Burn it with fire.
AHEM, yes, I mean, well. Well. You could burn it with fire. Who am I to judge you.
BUT if you’re looking for legit advice, and not just permission to set things ablaze, I’ll see if I can help you.
1. Stop doubting yourself.
Legit, I think one of the largest reasons for writer’s block is you start to doubt yourself. Your writing, your characters, your plot.”Is this REALLY that great of a story?” “Are these characters REALLY that interesting?” “Am I REALLY meant to be a writer?”
Who cares if your story is good or your characters are interesting or if you’re ‘meant’ to be a writer or not. Do you love writing? Does it give you joy? THEN WRITE. The quality or the content don’t matter. If you like to write, then write. That’s all that matters.
2. Burn the perfectionism.
Similar to the first one, but slightly different. For me, perfectionism is usually what causes the majority of my writer’s block. I always always freeze up when I think, “But what if I don’t write this story right?” and then ten years pass and I’m an old lady and my characters are still forlornly fluttering around in the back of my head.
And I haven’t written the book at all much less ‘right‘ and no one has ever read my story or loved it because IT’S STILL STUCK IN MY HEAD WITHERING AWAY.
Look; no one’s perfect. You might write your book 84% ‘right’. Or you might write it 19% ‘right’. No book is perfect. I guarantee you’ve read a fancy, shiny, published book that had a plot hole, or that one chapter that was full lazy plot devices, or ,goodness sake, even had a typo.
Perfection is a myth. Write your book. If it’s not perfect then you can edit it. But I PROMISE YOU the satisfaction and happiness that having a full draft will give you is so worth the ‘risk’ of writing it ‘wrong’ and hating it.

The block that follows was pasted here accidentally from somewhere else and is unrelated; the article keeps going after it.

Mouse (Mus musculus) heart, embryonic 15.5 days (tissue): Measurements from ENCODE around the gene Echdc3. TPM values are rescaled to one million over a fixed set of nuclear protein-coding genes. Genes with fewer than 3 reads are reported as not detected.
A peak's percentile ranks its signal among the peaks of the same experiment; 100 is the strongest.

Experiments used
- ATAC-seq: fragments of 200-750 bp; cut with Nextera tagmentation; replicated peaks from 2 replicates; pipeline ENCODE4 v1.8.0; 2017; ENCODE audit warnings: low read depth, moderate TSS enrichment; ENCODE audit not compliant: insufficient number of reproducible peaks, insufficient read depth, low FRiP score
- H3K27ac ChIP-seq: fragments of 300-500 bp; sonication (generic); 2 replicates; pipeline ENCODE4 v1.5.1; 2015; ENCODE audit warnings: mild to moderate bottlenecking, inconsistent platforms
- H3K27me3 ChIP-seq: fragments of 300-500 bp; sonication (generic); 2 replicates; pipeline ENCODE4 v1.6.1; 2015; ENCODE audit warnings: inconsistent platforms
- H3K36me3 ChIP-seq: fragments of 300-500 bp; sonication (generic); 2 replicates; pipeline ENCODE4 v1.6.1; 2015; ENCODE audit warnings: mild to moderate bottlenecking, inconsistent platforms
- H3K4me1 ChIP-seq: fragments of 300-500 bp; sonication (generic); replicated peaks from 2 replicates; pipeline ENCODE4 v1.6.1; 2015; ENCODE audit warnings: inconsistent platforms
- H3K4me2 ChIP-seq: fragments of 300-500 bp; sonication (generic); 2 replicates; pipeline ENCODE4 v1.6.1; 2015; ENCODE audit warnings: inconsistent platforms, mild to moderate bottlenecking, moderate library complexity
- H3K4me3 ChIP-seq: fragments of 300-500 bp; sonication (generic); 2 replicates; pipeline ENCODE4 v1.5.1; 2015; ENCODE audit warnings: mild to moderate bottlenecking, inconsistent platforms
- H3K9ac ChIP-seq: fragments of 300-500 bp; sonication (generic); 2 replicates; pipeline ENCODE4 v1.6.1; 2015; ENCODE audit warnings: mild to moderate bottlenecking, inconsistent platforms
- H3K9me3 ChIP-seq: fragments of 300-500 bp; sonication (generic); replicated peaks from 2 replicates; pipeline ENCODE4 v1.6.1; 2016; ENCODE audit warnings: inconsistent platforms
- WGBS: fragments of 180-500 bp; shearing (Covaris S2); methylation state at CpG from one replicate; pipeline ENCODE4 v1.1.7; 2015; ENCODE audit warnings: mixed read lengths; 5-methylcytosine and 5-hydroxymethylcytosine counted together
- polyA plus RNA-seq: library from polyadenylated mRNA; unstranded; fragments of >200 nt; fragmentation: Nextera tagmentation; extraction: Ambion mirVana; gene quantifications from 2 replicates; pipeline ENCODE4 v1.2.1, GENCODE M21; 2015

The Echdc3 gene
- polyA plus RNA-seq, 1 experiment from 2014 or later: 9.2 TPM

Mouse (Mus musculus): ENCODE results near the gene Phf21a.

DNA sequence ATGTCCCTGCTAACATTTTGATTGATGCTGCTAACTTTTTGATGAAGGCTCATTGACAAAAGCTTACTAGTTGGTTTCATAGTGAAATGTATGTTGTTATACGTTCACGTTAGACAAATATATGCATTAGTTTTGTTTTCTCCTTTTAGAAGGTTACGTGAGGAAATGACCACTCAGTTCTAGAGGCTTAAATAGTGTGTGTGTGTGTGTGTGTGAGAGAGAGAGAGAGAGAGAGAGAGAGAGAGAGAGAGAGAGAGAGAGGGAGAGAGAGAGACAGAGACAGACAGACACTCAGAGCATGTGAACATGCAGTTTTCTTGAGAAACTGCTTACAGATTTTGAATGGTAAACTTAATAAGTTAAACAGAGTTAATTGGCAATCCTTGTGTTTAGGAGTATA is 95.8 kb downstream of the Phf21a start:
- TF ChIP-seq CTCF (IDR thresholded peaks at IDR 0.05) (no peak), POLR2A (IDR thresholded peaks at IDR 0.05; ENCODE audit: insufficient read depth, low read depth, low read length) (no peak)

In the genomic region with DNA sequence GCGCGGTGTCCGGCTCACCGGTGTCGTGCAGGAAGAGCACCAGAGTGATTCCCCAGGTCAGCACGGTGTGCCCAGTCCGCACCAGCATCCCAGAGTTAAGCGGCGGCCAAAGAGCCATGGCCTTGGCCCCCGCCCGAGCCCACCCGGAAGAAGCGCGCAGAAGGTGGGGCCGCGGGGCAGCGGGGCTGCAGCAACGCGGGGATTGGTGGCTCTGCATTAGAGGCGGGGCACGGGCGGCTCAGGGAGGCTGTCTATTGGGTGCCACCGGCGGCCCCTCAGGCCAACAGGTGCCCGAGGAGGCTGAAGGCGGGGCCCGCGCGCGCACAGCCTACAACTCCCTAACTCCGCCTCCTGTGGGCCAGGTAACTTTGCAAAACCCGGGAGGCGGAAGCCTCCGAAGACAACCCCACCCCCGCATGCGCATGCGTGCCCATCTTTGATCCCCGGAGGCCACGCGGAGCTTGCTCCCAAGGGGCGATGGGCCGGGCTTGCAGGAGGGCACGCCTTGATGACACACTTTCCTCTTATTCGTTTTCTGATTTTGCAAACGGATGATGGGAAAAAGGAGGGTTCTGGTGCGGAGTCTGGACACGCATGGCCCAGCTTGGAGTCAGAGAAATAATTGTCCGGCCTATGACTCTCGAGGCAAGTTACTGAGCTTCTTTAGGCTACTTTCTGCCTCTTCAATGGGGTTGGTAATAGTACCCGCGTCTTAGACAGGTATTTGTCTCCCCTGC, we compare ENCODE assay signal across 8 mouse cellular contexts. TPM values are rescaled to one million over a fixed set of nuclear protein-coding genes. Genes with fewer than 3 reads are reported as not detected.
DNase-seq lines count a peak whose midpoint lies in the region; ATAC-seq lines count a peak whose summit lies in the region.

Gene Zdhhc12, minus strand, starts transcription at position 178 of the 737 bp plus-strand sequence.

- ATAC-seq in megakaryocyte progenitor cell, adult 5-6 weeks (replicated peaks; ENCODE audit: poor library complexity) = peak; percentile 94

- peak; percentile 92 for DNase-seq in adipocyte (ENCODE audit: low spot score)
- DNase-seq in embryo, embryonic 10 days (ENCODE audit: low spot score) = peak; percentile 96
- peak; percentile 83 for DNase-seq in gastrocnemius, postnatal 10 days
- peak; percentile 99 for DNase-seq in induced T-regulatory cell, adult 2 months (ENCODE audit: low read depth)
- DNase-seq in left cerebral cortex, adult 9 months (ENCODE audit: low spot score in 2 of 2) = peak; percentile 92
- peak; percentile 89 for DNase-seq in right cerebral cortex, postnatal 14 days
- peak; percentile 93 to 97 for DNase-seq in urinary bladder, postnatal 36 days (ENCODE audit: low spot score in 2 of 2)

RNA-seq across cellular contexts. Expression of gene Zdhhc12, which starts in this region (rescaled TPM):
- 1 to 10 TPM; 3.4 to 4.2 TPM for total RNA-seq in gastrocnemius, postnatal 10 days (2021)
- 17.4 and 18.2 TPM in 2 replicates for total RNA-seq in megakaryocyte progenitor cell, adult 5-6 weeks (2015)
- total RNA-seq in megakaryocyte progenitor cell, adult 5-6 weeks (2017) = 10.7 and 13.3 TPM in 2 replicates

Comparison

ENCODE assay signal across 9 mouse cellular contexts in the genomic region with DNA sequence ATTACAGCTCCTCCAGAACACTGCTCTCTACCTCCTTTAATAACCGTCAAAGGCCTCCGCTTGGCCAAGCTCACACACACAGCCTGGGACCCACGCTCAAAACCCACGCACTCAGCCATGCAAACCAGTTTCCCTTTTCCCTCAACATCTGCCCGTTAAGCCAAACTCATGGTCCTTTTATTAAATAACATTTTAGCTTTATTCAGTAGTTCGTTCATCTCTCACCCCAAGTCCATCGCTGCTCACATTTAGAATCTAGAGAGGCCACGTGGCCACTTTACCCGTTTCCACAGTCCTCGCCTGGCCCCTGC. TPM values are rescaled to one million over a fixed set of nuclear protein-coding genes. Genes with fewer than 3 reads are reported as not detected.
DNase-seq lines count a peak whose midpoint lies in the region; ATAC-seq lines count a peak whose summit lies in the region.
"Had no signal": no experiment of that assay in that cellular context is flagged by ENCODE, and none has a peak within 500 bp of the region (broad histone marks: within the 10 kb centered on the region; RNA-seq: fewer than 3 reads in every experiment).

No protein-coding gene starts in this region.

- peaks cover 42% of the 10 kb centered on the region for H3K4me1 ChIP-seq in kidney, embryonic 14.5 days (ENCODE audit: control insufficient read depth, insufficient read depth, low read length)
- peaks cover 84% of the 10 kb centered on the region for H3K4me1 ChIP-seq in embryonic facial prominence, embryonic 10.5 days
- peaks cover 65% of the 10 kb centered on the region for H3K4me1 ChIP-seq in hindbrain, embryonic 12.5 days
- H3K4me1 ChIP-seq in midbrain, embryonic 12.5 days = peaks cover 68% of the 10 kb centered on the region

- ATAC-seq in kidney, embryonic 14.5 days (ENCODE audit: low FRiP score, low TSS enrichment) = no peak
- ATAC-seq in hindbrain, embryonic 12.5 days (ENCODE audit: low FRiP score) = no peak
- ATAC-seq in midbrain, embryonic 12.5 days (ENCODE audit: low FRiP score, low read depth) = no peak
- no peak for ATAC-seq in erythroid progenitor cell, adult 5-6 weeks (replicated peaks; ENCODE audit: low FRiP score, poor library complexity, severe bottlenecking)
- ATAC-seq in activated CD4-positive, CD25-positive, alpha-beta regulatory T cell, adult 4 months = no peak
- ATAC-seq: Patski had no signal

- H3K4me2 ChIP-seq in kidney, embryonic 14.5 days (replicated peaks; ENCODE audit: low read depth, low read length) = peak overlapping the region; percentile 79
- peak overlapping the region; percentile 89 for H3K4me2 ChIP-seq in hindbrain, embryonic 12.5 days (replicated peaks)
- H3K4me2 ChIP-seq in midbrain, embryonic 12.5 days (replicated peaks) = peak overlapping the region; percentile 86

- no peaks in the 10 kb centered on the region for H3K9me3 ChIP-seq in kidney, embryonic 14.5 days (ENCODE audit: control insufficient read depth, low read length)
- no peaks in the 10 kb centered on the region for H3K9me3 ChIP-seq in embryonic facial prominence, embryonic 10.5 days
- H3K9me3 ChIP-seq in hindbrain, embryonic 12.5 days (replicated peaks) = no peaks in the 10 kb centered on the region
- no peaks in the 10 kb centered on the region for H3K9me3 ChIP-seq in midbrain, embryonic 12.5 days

Seriously, I have some WRETCHED first drafts languishing in my documents. But you know what?
i still love them
I’m serious. I wrote Mark of the Rose in 2016 and right after I finished it, the plot completely rewrote itself. Do I regret having written that older version? No.
I wrote Dement like four or five years ago. It used to be a high fantasy Beauty and the Beast. Now it’s urban fantasy about a drug lord poisoning an entire city. Do I regret the earlier draft? No.
I’ve written Broken Wing twice already. I’m not really happy with the second draft, but it was my one and only NaNoWriMo win. That’s worth any trashy draft. It also enabled me to buy Scrivener at an incredibility reduced price because I got a 50% off coupon for winning NaNo. That terrible Broken Wing draft PAID FOR HALF OF MY SCRIVENER COST.
Man, I’ll write trashy first drafts all day LONG if that’s what you get out of it.
Burn the perfectionism. Write your story.
3. Refill your well.
You can’t draw water from a dry well. This is a very rehashed and possibly over used analogy but it’s 100% true. If you’re literally stuck, but you still have a want and a drive to write, you might not have anything for your inspiration to draw on. Go read a book. Go read a book you don’t think you’ll like. Browse the non-fiction library shelves and find something new to learn about. Go for a walk. (SERIOUSLY WALKING OR EXERCISING IS REALLY GOOD FOR YOUR WRITERLY BRAIN.) Try a new craft or form of art. Find classes at your local library and chose the soonest art related one. Go to a new store or restaurant. Write a letter to someone. Do yard work. Find a park or local farm or something. Go exploring.
Many of these things can take just a few minutes, an hour or two, or an afternoon. And the return you get is worth that time exchange. Sitting in front of your computer and wailing to your cat and banging your head on your desk and consuming too much coffee honestly won’t help.
Take a break.
It’s okay; your story will be waiting for you when you get back.
(That was three tips but as we’ve established I do what I want Thor.)
Much love from Your Pickle of Doom and Hopefully Helpfulness.